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The European Union's executive agency proposed for the first time up to 9 billion euros ($9.5 billion) in assistance to help Ukraine pay its bills through the rest of 2022, matching U.S. plans to provide $8.5 billion in immediate short-term aid, European Commission President Ursula von der Leyen said on Wednesday.

The money, which will need to be signed off by EU member states, comes on top of a EUR1.2 billion loan this spring, as Europe and its western allies seek to help President Volodymyr Zelensky pay debts and keep providing basic services for Ukrainians amid the Russian invasion.

The International Monetary Fund has estimated Ukraine needs around $5 billion in assistance to keep the country running amid a massive economic slump caused by Russia's invasion. The IMF disbursed $1.4 billion of emergency financing on March 9 to Ukraine.

Ukraine's government expects the economy to contract by around 45% this year.

The EU money will come through a so-called macro-financial assistance package, which is usually a long-term, low-interest loan. It isn't yet clear if any of the money will come as a grant.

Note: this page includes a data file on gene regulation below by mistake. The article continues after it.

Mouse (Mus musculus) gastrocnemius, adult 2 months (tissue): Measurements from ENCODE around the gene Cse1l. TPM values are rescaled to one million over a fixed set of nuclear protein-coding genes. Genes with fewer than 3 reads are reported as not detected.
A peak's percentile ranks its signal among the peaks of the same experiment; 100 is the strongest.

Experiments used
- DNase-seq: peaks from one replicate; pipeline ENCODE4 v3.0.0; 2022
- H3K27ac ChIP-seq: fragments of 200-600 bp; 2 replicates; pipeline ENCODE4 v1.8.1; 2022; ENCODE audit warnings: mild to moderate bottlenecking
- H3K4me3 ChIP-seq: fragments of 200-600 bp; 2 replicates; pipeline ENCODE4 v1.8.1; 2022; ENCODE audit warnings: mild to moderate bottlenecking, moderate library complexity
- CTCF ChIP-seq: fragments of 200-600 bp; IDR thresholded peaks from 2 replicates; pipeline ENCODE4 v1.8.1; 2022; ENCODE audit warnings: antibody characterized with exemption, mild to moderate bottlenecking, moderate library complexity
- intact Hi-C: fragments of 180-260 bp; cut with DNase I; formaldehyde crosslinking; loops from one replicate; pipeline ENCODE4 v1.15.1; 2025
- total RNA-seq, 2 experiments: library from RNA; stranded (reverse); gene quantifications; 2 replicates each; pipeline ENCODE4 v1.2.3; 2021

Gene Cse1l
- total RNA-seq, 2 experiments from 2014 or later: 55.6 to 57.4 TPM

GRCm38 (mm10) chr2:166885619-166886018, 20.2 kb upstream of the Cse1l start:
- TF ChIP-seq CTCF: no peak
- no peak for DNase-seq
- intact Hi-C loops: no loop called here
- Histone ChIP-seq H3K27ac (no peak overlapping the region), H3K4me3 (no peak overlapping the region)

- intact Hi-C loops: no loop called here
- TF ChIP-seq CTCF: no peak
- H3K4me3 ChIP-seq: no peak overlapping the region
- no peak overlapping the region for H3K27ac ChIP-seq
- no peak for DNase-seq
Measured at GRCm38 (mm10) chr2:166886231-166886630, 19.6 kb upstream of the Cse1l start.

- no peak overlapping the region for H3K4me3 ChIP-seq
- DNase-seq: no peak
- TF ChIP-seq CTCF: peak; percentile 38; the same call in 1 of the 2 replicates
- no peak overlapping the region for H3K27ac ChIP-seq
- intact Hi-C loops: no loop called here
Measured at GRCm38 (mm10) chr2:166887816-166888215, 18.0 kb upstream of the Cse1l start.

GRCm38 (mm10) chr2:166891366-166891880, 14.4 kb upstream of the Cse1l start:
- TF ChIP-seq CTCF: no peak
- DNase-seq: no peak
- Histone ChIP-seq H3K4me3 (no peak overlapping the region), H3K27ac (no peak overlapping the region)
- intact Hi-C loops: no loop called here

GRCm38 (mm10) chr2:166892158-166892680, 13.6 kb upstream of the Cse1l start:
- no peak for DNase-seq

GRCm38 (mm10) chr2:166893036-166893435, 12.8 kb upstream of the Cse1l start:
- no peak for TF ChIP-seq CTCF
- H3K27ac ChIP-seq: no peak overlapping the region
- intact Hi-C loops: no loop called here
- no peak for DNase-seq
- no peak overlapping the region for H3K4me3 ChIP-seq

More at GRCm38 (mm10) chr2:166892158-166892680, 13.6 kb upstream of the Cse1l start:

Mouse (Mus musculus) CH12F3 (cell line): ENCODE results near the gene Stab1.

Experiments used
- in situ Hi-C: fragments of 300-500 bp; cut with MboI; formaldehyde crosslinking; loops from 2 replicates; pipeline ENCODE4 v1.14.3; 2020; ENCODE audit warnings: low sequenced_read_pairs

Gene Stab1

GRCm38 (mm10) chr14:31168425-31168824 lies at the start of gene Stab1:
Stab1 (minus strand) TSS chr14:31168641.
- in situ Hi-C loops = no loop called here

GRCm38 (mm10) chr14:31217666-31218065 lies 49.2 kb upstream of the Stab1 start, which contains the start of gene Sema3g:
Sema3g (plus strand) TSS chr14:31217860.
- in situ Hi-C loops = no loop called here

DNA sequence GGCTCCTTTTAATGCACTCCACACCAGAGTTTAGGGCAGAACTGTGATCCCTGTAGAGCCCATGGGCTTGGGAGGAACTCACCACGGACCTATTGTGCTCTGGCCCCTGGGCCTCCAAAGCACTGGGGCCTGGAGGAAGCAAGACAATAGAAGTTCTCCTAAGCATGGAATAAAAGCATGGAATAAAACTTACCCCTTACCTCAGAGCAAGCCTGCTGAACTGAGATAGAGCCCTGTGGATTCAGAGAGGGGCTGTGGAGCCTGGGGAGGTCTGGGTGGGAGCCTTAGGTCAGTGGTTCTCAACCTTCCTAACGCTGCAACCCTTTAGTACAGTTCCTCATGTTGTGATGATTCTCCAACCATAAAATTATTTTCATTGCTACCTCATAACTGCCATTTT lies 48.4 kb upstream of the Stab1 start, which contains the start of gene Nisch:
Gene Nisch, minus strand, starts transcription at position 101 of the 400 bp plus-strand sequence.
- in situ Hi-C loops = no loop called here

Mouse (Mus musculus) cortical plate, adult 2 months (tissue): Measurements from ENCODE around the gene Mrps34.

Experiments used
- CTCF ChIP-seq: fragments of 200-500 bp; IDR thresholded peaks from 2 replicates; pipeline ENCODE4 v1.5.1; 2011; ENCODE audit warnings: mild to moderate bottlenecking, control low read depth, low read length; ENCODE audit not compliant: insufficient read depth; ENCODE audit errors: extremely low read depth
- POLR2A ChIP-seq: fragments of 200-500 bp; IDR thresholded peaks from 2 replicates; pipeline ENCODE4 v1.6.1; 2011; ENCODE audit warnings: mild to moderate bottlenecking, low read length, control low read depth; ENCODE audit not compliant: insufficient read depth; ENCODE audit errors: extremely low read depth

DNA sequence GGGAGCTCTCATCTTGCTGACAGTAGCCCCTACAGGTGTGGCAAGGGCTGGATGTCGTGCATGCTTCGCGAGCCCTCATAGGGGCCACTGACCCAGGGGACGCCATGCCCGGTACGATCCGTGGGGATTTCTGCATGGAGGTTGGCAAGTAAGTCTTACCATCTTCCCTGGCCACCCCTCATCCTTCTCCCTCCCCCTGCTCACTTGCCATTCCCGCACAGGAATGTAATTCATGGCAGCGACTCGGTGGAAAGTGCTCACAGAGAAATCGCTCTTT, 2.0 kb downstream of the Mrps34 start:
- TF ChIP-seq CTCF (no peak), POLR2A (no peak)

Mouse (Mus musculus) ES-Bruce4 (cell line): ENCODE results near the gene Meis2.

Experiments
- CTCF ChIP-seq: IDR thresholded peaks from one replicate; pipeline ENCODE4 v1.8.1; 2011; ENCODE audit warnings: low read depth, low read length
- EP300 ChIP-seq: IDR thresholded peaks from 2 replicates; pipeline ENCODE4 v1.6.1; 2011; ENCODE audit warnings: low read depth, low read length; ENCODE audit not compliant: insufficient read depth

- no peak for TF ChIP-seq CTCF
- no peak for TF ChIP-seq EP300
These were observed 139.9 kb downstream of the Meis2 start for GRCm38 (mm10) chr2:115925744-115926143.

Ms. von der Leyen said the EU will start work on a long-term reconstruction plan for Ukraine, which international institutions believe could cost at least $500 billion.

Comment: The EU doesn't even know how much of Ukraine will be handed over to them to 'reconstruct' (once the Russians have finished deNazifying the place) so that announcement may at least in part be intended to fool people into thinking the US proxy war is going better than it really is, in addition to providing room for the EU to allocate even more funding to essentially continue weaponising Ukraine.

She said the EU will set up a reconstruction platform jointly with the Ukrainian government to begin making plans for a future reconstruction.

EU officials have said the bloc could raise some money by having the Commission issue bonds in the financial markets, as it did to fund its coronavirus recovery fund.

The EU is looking to partner with the U.S. and other western partners on a reconstruction fund. Ms. von der Leyen said the money would be tied to deep economic and political reforms in Ukraine.

"These investments will help Ukraine to emerge stronger and more resilient from the devastated caused by Putin's soldiers," she said.